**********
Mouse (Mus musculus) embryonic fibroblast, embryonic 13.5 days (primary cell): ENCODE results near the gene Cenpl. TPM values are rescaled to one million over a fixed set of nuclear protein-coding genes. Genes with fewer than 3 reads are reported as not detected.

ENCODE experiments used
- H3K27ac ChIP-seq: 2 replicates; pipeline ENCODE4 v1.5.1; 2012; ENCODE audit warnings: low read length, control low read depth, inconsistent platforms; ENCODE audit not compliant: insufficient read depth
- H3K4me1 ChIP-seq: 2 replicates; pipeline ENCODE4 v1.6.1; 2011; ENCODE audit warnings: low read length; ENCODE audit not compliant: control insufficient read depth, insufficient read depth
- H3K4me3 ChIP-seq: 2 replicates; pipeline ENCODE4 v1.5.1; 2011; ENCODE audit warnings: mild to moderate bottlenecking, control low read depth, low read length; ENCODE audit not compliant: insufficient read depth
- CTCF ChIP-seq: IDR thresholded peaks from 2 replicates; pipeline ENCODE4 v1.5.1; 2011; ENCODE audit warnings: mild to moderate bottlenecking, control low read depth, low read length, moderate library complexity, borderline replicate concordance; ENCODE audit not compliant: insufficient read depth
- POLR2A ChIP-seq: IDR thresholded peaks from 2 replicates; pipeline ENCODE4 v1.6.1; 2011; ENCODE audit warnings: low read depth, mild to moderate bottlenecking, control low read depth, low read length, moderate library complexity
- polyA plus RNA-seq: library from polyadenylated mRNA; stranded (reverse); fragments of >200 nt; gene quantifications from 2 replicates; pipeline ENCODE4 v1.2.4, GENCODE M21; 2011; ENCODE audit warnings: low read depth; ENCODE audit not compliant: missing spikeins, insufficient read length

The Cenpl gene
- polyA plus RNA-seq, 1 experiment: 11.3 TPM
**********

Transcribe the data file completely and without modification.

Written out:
Mouse (Mus musculus) embryonic fibroblast, embryonic 13.5 days (primary cell): ENCODE results near the gene Cenpl. TPM values are rescaled to one million over a fixed set of nuclear protein-coding genes. Genes with fewer than 3 reads are reported as not detected.

ENCODE experiments used
- H3K27ac ChIP-seq: 2 replicates; pipeline ENCODE4 v1.5.1; 2012; ENCODE audit warnings: low read length, control low read depth, inconsistent platforms; ENCODE audit not compliant: insufficient read depth
- H3K4me1 ChIP-seq: 2 replicates; pipeline ENCODE4 v1.6.1; 2011; ENCODE audit warnings: low read length; ENCODE audit not compliant: control insufficient read depth, insufficient read depth
- H3K4me3 ChIP-seq: 2 replicates; pipeline ENCODE4 v1.5.1; 2011; ENCODE audit warnings: mild to moderate bottlenecking, control low read depth, low read length; ENCODE audit not compliant: insufficient read depth
- CTCF ChIP-seq: IDR thresholded peaks from 2 replicates; pipeline ENCODE4 v1.5.1; 2011; ENCODE audit warnings: mild to moderate bottlenecking, control low read depth, low read length, moderate library complexity, borderline replicate concordance; ENCODE audit not compliant: insufficient read depth
- POLR2A ChIP-seq: IDR thresholded peaks from 2 replicates; pipeline ENCODE4 v1.6.1; 2011; ENCODE audit warnings: low read depth, mild to moderate bottlenecking, control low read depth, low read length, moderate library complexity
- polyA plus RNA-seq: library from polyadenylated mRNA; stranded (reverse); fragments of >200 nt; gene quantifications from 2 replicates; pipeline ENCODE4 v1.2.4, GENCODE M21; 2011; ENCODE audit warnings: low read depth; ENCODE audit not compliant: missing spikeins, insufficient read length

The Cenpl gene
- polyA plus RNA-seq, 1 experiment: 11.3 TPM